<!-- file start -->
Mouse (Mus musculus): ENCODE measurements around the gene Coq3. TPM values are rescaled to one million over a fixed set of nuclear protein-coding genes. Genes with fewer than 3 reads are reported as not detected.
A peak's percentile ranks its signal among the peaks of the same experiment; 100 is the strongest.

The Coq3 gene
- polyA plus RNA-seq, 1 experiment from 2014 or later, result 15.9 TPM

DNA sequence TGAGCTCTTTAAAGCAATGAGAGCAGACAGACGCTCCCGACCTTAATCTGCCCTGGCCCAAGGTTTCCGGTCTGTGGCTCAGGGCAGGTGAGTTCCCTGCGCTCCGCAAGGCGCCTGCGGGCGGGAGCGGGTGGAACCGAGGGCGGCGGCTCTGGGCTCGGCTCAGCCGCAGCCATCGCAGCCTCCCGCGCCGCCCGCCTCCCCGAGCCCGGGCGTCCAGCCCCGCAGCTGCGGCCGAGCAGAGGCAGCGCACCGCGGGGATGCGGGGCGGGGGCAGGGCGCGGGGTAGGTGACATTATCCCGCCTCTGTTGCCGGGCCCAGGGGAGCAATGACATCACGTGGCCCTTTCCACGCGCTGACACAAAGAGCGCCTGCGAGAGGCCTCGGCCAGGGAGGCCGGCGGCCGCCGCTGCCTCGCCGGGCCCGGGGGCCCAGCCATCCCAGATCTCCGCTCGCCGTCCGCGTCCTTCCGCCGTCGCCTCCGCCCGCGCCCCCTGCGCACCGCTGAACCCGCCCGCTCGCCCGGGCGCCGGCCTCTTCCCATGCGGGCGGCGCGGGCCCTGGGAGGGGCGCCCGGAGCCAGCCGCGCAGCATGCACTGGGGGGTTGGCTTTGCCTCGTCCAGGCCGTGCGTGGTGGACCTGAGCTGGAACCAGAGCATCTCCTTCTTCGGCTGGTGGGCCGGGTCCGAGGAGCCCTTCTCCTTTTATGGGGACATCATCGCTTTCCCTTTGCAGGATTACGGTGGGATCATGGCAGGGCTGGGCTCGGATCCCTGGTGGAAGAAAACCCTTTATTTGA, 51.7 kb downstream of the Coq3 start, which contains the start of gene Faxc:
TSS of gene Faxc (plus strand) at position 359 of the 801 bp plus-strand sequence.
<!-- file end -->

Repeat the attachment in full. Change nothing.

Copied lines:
Mouse (Mus musculus): ENCODE measurements around the gene Coq3. TPM values are rescaled to one million over a fixed set of nuclear protein-coding genes. Genes with fewer than 3 reads are reported as not detected.
A peak's percentile ranks its signal among the peaks of the same experiment; 100 is the strongest.

The Coq3 gene
- polyA plus RNA-seq, 1 experiment from 2014 or later, result 15.9 TPM

DNA sequence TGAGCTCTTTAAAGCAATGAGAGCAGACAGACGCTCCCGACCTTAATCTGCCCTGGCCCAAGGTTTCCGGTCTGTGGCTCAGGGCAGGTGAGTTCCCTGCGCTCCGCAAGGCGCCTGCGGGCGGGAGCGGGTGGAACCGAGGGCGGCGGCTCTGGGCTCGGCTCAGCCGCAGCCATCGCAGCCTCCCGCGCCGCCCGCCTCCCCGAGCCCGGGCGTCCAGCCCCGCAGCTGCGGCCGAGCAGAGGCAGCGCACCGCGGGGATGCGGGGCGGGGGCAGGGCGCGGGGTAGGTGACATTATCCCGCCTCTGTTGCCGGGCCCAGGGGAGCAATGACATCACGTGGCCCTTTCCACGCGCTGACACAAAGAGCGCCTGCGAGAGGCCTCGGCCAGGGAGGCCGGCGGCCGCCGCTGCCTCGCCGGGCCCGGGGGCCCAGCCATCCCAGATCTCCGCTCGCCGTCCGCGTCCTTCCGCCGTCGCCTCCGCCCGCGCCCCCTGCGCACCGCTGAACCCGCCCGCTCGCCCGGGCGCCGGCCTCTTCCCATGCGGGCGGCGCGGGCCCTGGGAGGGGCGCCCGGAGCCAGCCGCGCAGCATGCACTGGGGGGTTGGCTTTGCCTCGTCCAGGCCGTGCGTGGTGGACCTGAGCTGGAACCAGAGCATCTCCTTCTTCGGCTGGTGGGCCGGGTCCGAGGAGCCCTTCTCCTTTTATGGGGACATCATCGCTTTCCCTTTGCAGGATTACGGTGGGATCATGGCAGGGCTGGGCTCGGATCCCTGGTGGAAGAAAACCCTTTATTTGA, 51.7 kb downstream of the Coq3 start, which contains the start of gene Faxc:
TSS of gene Faxc (plus strand) at position 359 of the 801 bp plus-strand sequence.